When Wildlife Goes Bad

I have to admit, I didn’t exactly set out to get the paper with a song in my heart this morning. More of a sort of nervous keeping-one’s-spirits-up whistling. Being struck by a buzzard out of the blue is one thing, and frankly it’s scary enough. Knowingly setting off on your bike to face an angry buzzard is quite another. As I rode down to the papershop I found myself counting off the miles: Nearest Village is pretty safe, then the bit down to the sharp corner is fine, then there’s a long stretch which has never been buzzard infested to my knowledge, then that nice downhill bit to the ruined cottage…

buzzard alley

Here be buzzards

… that marks the entrance to buzzard alley.

The stretch of road where I’ve been attacked only amounts to about half a mile of the whole five-and-a-half mile run down to Papershop Village. Clearly, that’s about the size of an angry buzzard’s territory. It happens to be surrounded by conifer plantation – lots of nice buzzard ambush points – and goes up the longest, steepest hill of the whole ride, meaning any cyclists are going slow enough to be swooped upon. As I approached the entrance, I stopped to put my hood up, nerved myself up, had a quick look around for any obviously enraged raptors, and set off.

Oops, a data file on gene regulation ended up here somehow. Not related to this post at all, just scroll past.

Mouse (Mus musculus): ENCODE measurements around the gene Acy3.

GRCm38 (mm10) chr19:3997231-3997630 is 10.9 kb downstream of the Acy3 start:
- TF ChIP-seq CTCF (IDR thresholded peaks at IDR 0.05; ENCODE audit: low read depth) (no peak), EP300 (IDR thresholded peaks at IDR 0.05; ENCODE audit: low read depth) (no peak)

To cut a long story short, ASBO buzzard is still there, and it’s still angry. But its aim has either improved or worsened, depending on its intentions, because I only got two close-ish passes this morning, rather than the full buzzard-across-the-back-of-the-head treatment.

And lest you think it’s all wildlife-related terror round here, once safely out of Buzzard territory, I then rounded the corner and encountered two hares who were more interested in either beating or chatting* each other up than me. Apologies for the quality of the photos; my camera phone zoom is worse than useless. But you know what they say: the best camera is the one you have.

hares fighting hares fighting

Anyway, now I am safely in Edinburgh where at least I only have to deal with the trams and the lorries in two dimensions, rather than three. If any of you are also in the city and at a loose end, may I recommend this followed by this?

* Like herons and humans, their fighting and courtship rituals are hard to distinguish

3 Responses to When Wildlife Goes Bad

  1. Bob says:

    Gawd, and here I only have to contend with the starlings dive-bombing the car in the driveway. Keep your hat on..

  2. Chris says:

    i read somewhere that some people would tie zip-ties to their helmets with the ends sticking straight up. I also read that buzzards are more attracted to shiny helmets as opposed to a matte finish.

  3. […] ‘I should probably just wait for you here,’ said the other half as we approached the entrance to Buzzard Alley […]

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